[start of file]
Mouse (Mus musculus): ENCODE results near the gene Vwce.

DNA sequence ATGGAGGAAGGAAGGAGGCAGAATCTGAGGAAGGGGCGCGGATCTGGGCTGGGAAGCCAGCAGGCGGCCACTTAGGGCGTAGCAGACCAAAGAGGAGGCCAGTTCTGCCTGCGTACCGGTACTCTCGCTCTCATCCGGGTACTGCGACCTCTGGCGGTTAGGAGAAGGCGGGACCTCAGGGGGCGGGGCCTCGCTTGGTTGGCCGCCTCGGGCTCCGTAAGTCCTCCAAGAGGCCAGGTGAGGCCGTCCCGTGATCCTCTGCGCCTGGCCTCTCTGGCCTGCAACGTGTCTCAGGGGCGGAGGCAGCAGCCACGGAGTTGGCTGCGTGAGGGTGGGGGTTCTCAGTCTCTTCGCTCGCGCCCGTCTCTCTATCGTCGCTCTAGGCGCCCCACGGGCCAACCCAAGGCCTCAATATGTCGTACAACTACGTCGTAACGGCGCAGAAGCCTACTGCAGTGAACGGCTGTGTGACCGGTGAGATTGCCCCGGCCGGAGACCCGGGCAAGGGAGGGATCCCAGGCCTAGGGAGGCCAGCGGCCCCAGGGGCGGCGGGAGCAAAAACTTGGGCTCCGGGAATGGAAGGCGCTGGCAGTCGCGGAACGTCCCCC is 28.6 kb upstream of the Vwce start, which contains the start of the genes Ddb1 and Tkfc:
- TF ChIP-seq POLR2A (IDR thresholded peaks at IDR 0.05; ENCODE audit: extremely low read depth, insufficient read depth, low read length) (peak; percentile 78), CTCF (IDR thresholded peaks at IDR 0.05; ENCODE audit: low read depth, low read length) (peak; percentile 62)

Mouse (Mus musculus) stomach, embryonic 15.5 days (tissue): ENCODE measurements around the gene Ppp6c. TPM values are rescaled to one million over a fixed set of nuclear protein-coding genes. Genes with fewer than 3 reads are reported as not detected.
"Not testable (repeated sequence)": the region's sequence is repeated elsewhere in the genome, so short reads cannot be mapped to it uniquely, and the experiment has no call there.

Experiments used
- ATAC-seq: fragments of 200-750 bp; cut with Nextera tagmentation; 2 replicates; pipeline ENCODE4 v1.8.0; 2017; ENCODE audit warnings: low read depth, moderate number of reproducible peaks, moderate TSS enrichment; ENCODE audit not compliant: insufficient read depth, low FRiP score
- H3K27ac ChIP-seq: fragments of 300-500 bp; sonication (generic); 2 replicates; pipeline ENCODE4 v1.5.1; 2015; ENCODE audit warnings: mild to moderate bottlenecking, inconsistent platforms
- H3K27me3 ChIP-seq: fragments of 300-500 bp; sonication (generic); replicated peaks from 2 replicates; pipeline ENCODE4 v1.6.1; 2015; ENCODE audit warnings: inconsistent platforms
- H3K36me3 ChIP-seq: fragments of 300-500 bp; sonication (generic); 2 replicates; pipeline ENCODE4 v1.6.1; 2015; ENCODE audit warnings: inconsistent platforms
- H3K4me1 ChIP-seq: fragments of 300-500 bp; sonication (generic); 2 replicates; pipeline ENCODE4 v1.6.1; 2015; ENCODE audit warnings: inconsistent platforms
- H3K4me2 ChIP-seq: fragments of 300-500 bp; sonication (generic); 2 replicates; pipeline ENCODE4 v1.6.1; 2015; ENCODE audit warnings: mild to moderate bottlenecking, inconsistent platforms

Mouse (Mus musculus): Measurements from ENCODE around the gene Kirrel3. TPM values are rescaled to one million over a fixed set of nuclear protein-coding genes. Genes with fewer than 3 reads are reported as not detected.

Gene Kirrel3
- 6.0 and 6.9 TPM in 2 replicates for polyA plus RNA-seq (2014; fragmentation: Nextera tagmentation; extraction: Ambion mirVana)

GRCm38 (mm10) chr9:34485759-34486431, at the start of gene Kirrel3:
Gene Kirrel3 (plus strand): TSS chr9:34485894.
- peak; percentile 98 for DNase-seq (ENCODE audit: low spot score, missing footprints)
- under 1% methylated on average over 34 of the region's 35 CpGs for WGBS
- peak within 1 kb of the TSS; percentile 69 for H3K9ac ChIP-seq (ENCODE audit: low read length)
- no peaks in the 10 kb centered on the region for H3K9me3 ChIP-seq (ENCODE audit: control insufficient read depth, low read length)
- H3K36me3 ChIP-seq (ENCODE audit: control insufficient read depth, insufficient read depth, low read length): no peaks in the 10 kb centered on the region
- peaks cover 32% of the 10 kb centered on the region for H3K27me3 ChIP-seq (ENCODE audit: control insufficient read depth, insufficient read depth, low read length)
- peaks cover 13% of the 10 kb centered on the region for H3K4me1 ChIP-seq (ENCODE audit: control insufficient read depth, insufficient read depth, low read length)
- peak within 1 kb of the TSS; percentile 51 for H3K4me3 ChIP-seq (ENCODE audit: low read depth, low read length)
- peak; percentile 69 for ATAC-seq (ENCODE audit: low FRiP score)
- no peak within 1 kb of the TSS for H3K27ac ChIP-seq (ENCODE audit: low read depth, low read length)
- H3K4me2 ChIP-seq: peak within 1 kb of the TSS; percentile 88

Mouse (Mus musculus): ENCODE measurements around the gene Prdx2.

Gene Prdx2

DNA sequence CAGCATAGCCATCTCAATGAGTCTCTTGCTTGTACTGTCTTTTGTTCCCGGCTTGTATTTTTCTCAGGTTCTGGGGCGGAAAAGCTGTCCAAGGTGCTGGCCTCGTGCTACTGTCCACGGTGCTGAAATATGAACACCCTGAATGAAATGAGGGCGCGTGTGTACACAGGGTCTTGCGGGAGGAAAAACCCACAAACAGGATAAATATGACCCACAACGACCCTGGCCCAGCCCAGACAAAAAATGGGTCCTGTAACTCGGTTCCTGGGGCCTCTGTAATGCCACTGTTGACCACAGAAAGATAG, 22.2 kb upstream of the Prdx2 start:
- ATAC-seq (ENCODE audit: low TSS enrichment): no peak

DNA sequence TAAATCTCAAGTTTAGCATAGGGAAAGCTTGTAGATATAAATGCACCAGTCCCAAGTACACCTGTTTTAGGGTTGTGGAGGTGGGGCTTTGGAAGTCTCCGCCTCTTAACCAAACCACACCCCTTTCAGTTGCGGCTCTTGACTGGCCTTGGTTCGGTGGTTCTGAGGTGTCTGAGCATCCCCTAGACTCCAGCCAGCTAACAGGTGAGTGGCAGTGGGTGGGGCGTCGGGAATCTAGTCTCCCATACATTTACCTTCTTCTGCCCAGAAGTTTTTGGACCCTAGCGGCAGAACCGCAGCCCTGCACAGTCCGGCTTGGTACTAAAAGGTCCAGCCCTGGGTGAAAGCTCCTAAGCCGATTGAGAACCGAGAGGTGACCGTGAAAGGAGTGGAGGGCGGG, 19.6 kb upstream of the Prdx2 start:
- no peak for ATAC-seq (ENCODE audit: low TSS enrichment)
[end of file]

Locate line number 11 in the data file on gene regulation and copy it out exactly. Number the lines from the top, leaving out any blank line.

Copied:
- H3K4me1 ChIP-seq: fragments of 300-500 bp; sonication (generic); 2 replicates; pipeline ENCODE4 v1.6.1; 2015; ENCODE audit warnings: inconsistent platforms